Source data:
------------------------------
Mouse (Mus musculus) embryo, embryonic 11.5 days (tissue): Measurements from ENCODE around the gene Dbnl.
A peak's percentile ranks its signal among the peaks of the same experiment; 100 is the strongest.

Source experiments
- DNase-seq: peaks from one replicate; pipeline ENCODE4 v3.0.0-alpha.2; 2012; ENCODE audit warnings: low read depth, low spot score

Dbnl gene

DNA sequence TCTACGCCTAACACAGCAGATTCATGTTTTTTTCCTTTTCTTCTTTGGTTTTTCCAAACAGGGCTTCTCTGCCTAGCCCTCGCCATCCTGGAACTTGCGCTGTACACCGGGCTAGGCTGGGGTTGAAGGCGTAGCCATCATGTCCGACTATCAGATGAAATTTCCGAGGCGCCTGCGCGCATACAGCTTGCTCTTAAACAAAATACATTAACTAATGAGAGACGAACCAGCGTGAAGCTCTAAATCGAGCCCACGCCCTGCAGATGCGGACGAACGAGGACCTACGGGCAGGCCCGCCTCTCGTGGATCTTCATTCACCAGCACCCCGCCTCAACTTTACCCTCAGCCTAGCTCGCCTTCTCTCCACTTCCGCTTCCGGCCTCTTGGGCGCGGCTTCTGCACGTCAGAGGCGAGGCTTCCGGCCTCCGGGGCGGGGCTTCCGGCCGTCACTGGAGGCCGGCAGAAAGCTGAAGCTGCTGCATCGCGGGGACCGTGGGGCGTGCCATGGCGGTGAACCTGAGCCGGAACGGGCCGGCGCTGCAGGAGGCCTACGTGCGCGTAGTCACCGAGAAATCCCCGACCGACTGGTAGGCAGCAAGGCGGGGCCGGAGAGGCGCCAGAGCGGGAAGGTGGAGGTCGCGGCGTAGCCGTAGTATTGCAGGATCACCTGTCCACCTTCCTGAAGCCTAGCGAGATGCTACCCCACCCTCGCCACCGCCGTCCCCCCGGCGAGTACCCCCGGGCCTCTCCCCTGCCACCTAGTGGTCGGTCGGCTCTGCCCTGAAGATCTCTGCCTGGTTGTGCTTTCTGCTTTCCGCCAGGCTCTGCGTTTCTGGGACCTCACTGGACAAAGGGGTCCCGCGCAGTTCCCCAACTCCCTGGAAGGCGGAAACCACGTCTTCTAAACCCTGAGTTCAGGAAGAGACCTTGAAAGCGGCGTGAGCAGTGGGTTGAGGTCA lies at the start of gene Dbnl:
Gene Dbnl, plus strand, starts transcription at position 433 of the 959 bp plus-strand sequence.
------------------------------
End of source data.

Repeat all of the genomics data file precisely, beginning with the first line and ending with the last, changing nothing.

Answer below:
Mouse (Mus musculus) embryo, embryonic 11.5 days (tissue): Measurements from ENCODE around the gene Dbnl.
A peak's percentile ranks its signal among the peaks of the same experiment; 100 is the strongest.

Source experiments
- DNase-seq: peaks from one replicate; pipeline ENCODE4 v3.0.0-alpha.2; 2012; ENCODE audit warnings: low read depth, low spot score

Dbnl gene

DNA sequence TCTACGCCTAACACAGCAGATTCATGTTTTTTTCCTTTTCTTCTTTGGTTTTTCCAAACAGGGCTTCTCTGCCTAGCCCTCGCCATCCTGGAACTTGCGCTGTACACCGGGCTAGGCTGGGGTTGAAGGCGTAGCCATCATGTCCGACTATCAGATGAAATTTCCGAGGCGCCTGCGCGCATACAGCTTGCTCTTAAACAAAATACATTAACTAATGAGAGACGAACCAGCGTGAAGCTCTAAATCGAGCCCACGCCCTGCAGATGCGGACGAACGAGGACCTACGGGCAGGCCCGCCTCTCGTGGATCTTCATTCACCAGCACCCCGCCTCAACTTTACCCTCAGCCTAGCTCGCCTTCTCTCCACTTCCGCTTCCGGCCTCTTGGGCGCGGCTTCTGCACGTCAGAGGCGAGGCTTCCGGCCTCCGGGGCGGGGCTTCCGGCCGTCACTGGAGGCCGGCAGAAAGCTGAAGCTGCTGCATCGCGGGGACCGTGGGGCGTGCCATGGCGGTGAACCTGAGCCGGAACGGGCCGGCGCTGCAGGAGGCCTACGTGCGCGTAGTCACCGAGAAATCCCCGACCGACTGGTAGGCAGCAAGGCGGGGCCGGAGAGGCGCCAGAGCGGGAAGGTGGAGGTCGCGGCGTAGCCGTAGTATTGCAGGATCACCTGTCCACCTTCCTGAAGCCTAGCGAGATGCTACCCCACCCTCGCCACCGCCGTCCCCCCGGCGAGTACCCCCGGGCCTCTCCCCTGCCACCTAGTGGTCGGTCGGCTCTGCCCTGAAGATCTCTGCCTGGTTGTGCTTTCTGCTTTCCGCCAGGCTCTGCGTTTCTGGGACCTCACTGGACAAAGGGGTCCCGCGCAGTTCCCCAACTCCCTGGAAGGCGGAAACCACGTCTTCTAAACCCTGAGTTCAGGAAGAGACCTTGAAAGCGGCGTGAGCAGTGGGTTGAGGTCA lies at the start of gene Dbnl:
Gene Dbnl, plus strand, starts transcription at position 433 of the 959 bp plus-strand sequence.